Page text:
We checked out of Useppa Island late so that we could enjoy the museum the morning of our departure (Friday). We eased on over to Cabbage Key smoothly and got a great spot just below the famous restaurant here. This island is beautiful like Useppa but more of a woodsy feel and a little less tropical. We enjoyed a nice walk and climb up to the top of the water tower which offered incredible views. Dinner was something we were very much looking forward to because I remembered how good it was on my first time coming through here. Supposedly this is where Jimmy Buffett wrote “Cheeseburger in Paradise.” The restaurant is also famous for their stone crab claws. We were a little disappointed to find out they were all sold out of those but the smoked salmon appetizer we got instead was very satisfying so we quickly got over that. The next morning we got up and headed towards Cape Coral (Saturday).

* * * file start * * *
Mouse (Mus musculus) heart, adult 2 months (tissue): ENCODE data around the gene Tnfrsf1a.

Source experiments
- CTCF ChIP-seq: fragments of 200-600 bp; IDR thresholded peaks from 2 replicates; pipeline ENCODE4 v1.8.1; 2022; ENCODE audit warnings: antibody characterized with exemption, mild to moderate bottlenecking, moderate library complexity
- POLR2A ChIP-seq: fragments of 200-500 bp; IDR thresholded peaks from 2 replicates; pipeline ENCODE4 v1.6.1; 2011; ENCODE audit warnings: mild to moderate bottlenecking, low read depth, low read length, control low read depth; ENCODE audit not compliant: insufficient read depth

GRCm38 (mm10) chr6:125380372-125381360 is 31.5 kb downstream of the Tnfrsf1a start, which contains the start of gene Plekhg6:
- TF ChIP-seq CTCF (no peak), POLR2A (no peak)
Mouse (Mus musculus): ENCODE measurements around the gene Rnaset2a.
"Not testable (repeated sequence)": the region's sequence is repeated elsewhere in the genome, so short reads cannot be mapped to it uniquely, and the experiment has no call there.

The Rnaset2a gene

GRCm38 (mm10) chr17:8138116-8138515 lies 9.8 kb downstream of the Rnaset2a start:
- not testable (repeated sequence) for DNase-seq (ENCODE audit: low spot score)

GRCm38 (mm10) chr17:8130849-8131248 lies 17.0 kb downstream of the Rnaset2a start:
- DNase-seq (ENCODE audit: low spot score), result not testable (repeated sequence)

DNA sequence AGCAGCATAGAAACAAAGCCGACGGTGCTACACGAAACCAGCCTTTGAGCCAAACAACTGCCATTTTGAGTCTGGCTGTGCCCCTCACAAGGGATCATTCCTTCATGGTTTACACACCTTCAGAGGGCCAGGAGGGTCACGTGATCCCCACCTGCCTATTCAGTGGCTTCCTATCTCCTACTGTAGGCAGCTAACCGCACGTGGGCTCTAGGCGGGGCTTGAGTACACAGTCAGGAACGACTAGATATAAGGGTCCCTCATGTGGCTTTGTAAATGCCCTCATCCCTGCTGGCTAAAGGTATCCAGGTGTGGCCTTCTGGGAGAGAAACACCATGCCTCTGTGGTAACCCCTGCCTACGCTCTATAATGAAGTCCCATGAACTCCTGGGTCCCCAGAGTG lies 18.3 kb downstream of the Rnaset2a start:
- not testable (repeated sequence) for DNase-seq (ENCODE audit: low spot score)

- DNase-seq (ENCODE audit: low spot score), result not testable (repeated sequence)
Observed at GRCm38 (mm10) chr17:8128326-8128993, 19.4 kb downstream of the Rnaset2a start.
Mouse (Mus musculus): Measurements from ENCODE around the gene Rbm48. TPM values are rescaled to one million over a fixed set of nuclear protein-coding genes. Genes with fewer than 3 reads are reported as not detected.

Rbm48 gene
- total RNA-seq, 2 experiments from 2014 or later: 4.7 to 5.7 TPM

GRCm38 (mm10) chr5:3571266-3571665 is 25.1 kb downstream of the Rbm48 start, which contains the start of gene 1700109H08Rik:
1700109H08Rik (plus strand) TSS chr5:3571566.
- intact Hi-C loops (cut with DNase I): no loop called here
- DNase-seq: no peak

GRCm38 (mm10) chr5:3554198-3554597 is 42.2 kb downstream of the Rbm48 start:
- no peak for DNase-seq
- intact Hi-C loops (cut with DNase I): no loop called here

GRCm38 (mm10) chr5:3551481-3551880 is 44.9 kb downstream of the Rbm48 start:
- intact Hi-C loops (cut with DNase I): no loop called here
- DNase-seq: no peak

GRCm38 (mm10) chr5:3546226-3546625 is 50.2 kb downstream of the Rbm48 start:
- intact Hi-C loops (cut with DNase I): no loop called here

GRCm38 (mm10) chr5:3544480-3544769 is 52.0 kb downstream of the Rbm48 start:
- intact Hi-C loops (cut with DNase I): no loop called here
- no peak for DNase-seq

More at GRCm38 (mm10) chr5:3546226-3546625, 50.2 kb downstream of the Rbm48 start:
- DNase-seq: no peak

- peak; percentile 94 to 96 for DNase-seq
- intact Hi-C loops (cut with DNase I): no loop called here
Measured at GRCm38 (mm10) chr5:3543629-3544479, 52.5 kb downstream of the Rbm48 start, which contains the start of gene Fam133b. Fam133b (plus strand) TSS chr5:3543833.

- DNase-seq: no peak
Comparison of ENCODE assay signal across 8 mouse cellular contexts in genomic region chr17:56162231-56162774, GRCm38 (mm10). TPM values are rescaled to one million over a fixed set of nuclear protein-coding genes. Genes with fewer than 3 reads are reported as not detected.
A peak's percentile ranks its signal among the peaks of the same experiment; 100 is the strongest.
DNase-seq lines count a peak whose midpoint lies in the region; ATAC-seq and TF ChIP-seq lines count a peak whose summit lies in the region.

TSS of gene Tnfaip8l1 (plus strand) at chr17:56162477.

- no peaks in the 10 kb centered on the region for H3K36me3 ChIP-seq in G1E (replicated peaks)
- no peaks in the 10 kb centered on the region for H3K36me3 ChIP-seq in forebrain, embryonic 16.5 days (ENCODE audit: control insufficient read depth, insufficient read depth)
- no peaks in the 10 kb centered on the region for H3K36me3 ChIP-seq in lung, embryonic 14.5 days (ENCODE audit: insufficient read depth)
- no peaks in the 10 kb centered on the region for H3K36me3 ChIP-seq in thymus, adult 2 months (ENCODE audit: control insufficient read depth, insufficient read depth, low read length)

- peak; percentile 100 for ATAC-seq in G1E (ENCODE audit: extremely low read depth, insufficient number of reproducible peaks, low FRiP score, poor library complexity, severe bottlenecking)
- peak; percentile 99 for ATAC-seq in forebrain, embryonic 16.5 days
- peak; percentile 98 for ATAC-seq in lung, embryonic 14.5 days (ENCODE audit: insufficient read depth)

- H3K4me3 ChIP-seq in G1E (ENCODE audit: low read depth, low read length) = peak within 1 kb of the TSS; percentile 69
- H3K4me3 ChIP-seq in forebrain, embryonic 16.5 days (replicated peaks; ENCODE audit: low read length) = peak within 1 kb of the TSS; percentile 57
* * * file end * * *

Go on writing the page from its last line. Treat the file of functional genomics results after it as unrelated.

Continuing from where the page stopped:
in front of the “Banyan House”
docked at Cabbage Key
Left our $1 bill to find next time!